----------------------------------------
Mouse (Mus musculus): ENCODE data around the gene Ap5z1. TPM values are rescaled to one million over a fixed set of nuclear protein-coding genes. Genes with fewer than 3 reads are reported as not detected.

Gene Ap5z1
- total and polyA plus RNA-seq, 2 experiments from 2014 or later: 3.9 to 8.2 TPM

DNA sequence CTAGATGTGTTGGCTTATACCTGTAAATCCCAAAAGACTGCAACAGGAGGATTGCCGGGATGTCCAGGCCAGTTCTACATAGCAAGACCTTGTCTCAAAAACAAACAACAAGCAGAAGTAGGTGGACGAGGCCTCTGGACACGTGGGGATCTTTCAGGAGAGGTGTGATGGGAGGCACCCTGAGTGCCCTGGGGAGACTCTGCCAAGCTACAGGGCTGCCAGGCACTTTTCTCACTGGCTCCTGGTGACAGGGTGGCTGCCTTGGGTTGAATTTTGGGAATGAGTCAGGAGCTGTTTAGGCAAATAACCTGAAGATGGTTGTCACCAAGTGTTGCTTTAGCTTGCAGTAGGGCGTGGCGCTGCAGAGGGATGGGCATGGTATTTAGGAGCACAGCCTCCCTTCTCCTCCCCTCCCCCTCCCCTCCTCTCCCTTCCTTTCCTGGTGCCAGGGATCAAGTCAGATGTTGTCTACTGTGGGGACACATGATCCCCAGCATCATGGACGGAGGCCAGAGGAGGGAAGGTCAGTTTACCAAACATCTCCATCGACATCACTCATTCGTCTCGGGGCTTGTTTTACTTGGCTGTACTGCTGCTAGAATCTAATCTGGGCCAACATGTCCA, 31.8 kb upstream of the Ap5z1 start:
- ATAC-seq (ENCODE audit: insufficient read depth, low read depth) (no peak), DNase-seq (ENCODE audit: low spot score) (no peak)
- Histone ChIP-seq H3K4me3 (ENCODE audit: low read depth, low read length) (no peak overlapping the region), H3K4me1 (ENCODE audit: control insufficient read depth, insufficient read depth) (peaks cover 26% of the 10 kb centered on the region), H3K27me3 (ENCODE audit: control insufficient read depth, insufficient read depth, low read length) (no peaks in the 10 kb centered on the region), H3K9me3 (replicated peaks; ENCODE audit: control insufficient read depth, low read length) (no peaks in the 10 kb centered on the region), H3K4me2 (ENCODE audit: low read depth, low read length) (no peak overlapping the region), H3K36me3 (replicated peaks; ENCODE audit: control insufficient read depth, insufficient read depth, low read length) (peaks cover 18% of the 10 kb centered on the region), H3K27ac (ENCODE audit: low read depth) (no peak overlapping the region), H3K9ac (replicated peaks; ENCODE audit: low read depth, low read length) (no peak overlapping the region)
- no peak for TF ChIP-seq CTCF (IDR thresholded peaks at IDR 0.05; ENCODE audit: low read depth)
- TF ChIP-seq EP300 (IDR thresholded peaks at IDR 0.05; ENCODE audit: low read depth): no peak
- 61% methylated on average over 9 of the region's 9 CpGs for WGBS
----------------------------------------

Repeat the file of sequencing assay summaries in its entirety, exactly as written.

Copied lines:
Mouse (Mus musculus): ENCODE data around the gene Ap5z1. TPM values are rescaled to one million over a fixed set of nuclear protein-coding genes. Genes with fewer than 3 reads are reported as not detected.

Gene Ap5z1
- total and polyA plus RNA-seq, 2 experiments from 2014 or later: 3.9 to 8.2 TPM

DNA sequence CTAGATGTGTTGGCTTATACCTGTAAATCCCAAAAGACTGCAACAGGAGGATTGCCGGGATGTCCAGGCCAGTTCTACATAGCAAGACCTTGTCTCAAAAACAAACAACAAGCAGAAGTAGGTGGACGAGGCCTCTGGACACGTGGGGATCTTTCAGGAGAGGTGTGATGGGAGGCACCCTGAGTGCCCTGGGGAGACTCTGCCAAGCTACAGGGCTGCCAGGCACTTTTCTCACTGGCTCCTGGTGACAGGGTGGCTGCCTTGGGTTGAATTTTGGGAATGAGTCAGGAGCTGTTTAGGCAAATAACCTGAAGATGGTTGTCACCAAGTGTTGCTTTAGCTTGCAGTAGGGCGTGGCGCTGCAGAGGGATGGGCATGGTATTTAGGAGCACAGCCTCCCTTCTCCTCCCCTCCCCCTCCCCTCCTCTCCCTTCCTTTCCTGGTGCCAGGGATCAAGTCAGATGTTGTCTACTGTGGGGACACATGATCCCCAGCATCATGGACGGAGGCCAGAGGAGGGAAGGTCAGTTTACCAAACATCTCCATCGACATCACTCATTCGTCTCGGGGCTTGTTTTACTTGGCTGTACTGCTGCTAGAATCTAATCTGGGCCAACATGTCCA, 31.8 kb upstream of the Ap5z1 start:
- ATAC-seq (ENCODE audit: insufficient read depth, low read depth) (no peak), DNase-seq (ENCODE audit: low spot score) (no peak)
- Histone ChIP-seq H3K4me3 (ENCODE audit: low read depth, low read length) (no peak overlapping the region), H3K4me1 (ENCODE audit: control insufficient read depth, insufficient read depth) (peaks cover 26% of the 10 kb centered on the region), H3K27me3 (ENCODE audit: control insufficient read depth, insufficient read depth, low read length) (no peaks in the 10 kb centered on the region), H3K9me3 (replicated peaks; ENCODE audit: control insufficient read depth, low read length) (no peaks in the 10 kb centered on the region), H3K4me2 (ENCODE audit: low read depth, low read length) (no peak overlapping the region), H3K36me3 (replicated peaks; ENCODE audit: control insufficient read depth, insufficient read depth, low read length) (peaks cover 18% of the 10 kb centered on the region), H3K27ac (ENCODE audit: low read depth) (no peak overlapping the region), H3K9ac (replicated peaks; ENCODE audit: low read depth, low read length) (no peak overlapping the region)
- no peak for TF ChIP-seq CTCF (IDR thresholded peaks at IDR 0.05; ENCODE audit: low read depth)
- TF ChIP-seq EP300 (IDR thresholded peaks at IDR 0.05; ENCODE audit: low read depth): no peak
- 61% methylated on average over 9 of the region's 9 CpGs for WGBS